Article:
03/13/2014 3:07PM

Know the etiquette of partnering in a contest

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There’s been a lot of talk about the “Saratoga Spoiler” episode of the “Horseplayers” television show. In the episode, Christian Hellmers, in the middle of last year’s Saratoga Betting Challenge, attempts to cut multiple deals with other players as the contest is progressing. Peter Rotondo Jr. accepts Christian’s offer. Former National Handicapping Championship winner Michael Beychok declines and becomes annoyed as Christian is persistent in asking him about making a deal after he has declined.

This situation offers valuable lessons we can learn about going partners in contests. The first point to make is that there is nothing against the rules about making deals like this at any point in the tournament. Some folks have questioned Hellmers’s actions on that level, but they don’t have a toe to stand on.

So, Hellmers definitely was okay ethically. But, of course, ethics and etiquette are not the same thing. Maybe it’s possible to gingerly approach another player you know pretty well the way Christian approached Peter and have it be cool. What would not be cool at all would be to re-approach an uninterested opponent about going partners.

Contests, particularly in-person contests, are tense affairs, and nobody really wants to be chatted up extraneously midstream. That’s a serious breach of etiquette even worse than tipping without solicitation. The second he met an iota of resistance from Beychok, Hellmers should have slowed his roll and gotten back to the business of picking winners.

:: Click here to purchase a copy of “The Winning Contest Player” by Peter Thomas Fornatale

The specifics of the deal presented appeared to be rather insulting as well. Christian was offering a deal where the player whose ticket actually won would get 60 percent, the other two 20 percent each. At the same time, it seemed he wanted to exert some control over what the other guys played. This is a mishmash of the two accepted ways of playing partners.

A deal like this might make sense at the start of a contest where the players involved just play their own tickets and have “pieces” of each other. But if players are truly playing together from the outset, coordinating picks, the split should be equal: one-third each.

And what really makes this case odd is that it happened close to the end of the contest. At this point, the three tickets have different values. Beychok, because of his higher score, should have received the lion’s share of any split there. And again, this type of layered negotiation really isn’t appropriate in the heat of battle – it’s very distracting, and that’s why Beychok was appropriately upset during the show.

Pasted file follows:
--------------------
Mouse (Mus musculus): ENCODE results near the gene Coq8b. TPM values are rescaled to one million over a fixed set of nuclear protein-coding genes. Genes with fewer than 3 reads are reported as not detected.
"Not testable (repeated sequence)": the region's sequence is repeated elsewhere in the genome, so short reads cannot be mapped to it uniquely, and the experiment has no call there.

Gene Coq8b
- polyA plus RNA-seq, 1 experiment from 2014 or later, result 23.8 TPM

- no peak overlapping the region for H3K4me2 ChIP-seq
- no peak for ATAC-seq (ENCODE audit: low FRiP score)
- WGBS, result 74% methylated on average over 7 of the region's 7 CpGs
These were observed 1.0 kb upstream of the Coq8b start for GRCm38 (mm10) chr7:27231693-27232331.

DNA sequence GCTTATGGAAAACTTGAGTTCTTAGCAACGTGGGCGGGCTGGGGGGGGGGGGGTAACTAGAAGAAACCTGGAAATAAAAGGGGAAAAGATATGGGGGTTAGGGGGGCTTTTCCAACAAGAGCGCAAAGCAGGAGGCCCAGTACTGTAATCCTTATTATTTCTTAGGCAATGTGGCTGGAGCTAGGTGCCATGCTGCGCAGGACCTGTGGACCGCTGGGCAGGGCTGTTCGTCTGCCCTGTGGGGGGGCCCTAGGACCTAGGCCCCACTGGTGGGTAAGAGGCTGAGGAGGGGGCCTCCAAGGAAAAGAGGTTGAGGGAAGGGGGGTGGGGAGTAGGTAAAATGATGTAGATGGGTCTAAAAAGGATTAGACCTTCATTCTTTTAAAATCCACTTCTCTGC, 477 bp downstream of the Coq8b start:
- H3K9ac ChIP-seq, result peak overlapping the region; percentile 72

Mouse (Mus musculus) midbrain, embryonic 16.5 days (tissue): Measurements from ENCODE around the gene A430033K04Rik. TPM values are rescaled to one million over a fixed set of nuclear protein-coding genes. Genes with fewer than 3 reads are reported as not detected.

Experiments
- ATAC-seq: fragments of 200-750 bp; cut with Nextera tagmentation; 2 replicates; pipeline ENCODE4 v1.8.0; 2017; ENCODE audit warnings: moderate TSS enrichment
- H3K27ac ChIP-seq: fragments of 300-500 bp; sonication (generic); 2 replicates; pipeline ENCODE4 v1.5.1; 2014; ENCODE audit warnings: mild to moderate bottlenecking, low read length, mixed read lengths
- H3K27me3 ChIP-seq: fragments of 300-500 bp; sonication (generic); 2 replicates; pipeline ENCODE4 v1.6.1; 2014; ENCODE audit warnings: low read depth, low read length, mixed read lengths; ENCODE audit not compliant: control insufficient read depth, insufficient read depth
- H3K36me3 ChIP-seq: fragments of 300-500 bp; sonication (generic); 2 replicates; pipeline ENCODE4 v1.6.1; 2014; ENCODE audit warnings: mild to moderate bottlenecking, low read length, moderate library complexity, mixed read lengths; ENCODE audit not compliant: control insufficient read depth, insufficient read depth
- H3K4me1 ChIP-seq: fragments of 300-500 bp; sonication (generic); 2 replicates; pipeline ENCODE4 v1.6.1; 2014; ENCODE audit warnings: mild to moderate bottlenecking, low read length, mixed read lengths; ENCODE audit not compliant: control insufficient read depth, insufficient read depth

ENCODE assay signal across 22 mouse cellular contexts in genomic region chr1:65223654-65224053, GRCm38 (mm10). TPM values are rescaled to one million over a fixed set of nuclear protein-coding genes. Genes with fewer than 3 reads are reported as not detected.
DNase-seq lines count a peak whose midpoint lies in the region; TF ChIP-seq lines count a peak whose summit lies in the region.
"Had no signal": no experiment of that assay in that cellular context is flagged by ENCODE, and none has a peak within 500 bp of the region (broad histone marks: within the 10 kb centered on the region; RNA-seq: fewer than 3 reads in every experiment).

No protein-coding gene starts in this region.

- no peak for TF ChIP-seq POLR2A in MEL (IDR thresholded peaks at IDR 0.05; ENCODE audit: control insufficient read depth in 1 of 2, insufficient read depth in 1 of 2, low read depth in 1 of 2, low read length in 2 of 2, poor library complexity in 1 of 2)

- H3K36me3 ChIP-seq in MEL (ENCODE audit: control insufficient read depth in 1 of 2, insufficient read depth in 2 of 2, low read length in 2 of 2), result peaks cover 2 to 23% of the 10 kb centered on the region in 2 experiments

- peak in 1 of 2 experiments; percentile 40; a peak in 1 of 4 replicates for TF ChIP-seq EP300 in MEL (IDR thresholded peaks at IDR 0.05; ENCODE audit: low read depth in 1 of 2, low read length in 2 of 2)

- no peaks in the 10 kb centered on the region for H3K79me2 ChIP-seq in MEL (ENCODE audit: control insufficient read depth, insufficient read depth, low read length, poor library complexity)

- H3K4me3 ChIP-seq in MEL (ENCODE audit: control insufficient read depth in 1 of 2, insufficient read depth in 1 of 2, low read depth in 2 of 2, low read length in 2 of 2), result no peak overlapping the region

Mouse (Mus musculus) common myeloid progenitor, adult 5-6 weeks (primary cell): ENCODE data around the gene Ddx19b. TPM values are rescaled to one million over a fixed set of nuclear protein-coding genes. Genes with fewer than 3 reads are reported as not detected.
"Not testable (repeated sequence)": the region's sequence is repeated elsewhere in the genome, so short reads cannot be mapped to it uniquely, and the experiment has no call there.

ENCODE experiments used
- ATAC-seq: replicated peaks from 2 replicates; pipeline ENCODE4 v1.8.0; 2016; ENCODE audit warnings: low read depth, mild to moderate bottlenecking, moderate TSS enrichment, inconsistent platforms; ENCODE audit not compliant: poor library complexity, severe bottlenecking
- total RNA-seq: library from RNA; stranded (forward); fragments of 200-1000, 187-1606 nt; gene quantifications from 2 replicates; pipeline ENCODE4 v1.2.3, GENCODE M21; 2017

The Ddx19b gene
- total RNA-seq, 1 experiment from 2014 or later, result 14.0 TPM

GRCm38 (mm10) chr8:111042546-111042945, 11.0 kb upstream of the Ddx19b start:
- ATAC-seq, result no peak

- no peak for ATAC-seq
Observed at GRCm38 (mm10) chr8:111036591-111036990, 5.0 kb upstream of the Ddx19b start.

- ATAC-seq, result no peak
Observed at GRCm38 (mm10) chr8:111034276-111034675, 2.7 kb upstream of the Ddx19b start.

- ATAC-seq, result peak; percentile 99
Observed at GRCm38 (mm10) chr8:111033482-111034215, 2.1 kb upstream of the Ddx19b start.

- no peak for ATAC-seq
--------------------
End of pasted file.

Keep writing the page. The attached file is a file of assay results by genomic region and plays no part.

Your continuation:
If you want to go partners, that’s fine. As has been written before, it’s actually a great idea for a lot of players, depending on your individual playing style. But almost all of the time, you really want to have any deals in place before the contest starts.

One possible exception is if you know the other folks involved really, really well – brothers Bill and Paul Shurman, for example, made a little deal on the fly during the running of the last race of that very Saratoga contest that you can read about in “The Winning Contest Player.”
Some have complained that partnerships give the players in those partnerships an unfair advantage. This isn’t really true. Whatever extra edge playing partners gives is bought and paid for by the extra time and money the partners spend, particularly in fixed-bankroll contests. It’s simply not possible to “buy” a fixed-bankroll contest, even with an extensive partnership. The variables are too many. And people trying to do so will still lose way more often than they win. If they want to try, let them.

The same is true with players using “beards” – winning extra entries to contests in other people’s names and having them play what you tell them to. Same deal: If someone wants to spend the extra time and money, whatever. Nothing is guaranteed but extra agita when it doesn’t work out. With live-bankroll contests, this becomes a thornier issue, but let’s save that – and a fuller discussion of beards – for future columns.

This weekend

Here are the BC Qualify races for Saturday – this is a Round 1 contest with an entry fee of $110. Players may advance two entries into Round 2, where up to eight full $10,000 Breeders’ Cup Betting Challenge spots will be awarded, plus a $500 travel allowance (six full $10,000 BCBC spots are guaranteed).

3:55 p.m. Fair Grounds 4
4:14    Oaklawn 5
4:34    Gulfstream 8
4:45     Oaklawn 6
4:55     Fair Grounds 6
5:05    Gulfstream 9
5:30    Santa Anita 5
5:36    Gulfstream 10
5:52    Oaklawn 8
6:00    Santa Anita 6
6:25    Fair Grounds 9
6:30    Santa Anita 7

To sign up and get more information, go to www.BCQualify.com.

Also note that there is a contest at www.NHCQualify.com on Sunday, and up to five NHC seats will be given away.